Subha Das Mollick and Deborina Roy
In the summer of 2021, when the country was reeling under the second wave of COVID and children were down with screen fatigue after more than a year of online classes, Bichitra Pathshala attempted to elevate the spirits of the children and their parents by drawing them into a summer project titled “Tracing Your Roots”. In this project, the children had to take their parents and grandparents down memory lane by asking them questions about their childhood, their ancestral homes, the games their parents and grandparents played, the goodies they craved for – and so forth. Through this long conversation the children would understand how lifestyles in their homes had changed over three generations and the values that were passed on from generation to generation. Most importantly for us, it would be revealed when and from where their family migrated to the metropolis Kolkata. It would give us a map of the migration pattern around and within Kolkata.
Tracing Your Roots formed the stepping stone of a grand project on “migration” that Bichitra Pathshala wanted to launch as a co-curricular activity among the students of Kolkata to help them understand their city better. Every big city in the world is a sum total of its inhabitants from diverse backgrounds who bring with them their native cultural ethos in the form of food, fashion, festivals, and of course, language. Being enriched by this diversity is one of the rewards of growing up in a big city. Understanding and appreciating the ‘other’ is integral to peaceful co-existence in a metropolis. And just like charity, appreciation of cultural ethos begins at home. Hence the project Tracing Your Roots.
Children of different age groups, from class V to class X, took part in this project. They dug out pictures of ancestral homes from their family albums. They located the addresses of these ancestral homes on Google Map – some of the homes were in a neighbouring district of West Bengal, some in another state and some in another country. Heart wrenching stories of being uprooted from their homes during Partition, of finding a shelter in this vast metropolis and then starting from scratch poured out of the hearts of so many grandparents. These stories, so valuable as archival material for oral history, formed the stuff of feature films. Some grandparents brought out old artifacts like the musical instrument Esraj (a rare Indian stringed instrument mostly found in north India), or a dictionary, or a brass pot that they had carried from their home and that reminded them of the life left behind.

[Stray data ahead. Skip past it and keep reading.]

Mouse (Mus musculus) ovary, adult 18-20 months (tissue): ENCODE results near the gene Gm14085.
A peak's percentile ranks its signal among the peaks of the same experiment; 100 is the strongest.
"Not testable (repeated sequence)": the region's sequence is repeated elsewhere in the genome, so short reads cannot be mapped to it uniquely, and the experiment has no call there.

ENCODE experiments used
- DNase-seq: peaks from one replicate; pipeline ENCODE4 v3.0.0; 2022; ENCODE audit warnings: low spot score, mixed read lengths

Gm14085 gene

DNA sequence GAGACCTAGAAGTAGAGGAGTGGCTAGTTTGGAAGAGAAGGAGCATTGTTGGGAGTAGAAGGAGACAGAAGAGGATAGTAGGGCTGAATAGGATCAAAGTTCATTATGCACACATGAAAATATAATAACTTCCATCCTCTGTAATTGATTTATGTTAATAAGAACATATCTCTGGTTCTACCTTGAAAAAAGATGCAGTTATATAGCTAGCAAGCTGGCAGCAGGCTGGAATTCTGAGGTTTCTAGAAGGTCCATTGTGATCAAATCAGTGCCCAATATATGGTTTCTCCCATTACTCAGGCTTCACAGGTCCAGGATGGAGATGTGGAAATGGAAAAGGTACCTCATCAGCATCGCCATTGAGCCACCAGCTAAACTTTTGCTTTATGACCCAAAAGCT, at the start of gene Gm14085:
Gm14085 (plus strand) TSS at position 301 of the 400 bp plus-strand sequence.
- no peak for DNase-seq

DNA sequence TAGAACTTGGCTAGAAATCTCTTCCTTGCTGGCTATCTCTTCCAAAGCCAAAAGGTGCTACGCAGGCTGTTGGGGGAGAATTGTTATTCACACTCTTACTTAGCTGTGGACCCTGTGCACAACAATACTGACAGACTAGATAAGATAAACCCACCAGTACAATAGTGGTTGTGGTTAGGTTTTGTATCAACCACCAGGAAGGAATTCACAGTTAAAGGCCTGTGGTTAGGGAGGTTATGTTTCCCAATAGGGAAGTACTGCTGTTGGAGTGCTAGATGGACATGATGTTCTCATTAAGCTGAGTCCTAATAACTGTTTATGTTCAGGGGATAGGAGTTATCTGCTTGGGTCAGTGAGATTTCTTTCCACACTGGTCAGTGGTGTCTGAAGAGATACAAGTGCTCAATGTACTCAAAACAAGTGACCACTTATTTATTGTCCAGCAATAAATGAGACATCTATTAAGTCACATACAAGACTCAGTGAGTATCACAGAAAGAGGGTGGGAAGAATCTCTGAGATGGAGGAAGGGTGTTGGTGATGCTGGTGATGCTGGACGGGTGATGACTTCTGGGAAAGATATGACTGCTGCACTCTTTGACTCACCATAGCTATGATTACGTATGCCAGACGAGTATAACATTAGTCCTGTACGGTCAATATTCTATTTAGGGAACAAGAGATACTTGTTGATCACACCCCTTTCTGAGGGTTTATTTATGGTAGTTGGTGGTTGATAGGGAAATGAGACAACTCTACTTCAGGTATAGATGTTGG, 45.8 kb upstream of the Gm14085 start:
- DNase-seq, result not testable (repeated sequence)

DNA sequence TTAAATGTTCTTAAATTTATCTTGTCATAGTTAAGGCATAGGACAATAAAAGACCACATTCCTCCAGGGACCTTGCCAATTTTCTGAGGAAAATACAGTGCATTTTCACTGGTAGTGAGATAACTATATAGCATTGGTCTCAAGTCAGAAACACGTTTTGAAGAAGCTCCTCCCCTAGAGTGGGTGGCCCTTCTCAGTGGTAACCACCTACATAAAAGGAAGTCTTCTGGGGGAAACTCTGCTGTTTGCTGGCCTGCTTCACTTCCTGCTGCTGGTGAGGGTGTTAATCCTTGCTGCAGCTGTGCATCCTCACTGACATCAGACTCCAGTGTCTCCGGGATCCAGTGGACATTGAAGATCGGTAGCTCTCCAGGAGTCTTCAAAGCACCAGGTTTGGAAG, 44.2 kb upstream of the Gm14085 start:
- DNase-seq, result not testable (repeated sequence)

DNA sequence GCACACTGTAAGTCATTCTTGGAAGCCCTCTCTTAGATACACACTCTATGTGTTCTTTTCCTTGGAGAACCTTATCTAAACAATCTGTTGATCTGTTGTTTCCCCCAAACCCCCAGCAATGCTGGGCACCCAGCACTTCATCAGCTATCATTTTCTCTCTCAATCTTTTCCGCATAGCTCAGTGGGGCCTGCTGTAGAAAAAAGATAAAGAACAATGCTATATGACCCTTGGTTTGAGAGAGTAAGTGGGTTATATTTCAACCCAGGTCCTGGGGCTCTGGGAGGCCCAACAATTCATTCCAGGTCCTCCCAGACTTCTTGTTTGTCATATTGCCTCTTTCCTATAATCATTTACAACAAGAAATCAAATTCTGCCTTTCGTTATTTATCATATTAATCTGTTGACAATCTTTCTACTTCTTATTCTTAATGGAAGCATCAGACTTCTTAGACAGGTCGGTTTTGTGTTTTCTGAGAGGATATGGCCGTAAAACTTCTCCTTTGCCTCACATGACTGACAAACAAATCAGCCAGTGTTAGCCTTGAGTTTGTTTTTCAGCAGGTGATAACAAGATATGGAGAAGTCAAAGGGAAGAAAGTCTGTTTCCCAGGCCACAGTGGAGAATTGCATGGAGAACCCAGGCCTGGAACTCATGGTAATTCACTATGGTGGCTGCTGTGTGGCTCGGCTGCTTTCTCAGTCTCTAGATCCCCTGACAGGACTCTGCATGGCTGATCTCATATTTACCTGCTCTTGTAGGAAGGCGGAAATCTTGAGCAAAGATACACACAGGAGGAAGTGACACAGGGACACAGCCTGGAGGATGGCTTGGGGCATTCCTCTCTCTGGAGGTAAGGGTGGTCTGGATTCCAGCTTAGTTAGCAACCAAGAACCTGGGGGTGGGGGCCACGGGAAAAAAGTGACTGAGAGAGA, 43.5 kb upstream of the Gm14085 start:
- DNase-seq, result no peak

But all stories were not heart wrenching and all migrations were not the result of forceful uprooting. Some came to Kolkata for higher studies and some came to expand their business. On festive days they wear traditional dresses and cook traditional food – the way it used to be cooked back home. The recipes are passed on from generation to generation. The grandchildren wanted to show off these goodies on the pages of their projects. So grandmas had to get the ingredients and cook them out of season, just for the photo shoot. This is how the whole family got involved in the project and the bonding between the generations deepened.
When schools reopened after summer vacations, class teachers were flooded with submissions of the project. These were displayed on the class notice boards and the best ones were forwarded to Bichitra Pathshala. Here is a glimpse of the students’ work:
In September 2021, 20 students presented their work at the three-day webinar titled Migration, Integration & Identity: The Story of a City. While most of the presentations were in the form of PPTs, some senior students presented video recordings of their grandparents’ interviews and some even presented the Partition stories like a play. The audience was stunned by their performance and blessed the children for their inventiveness and hard work.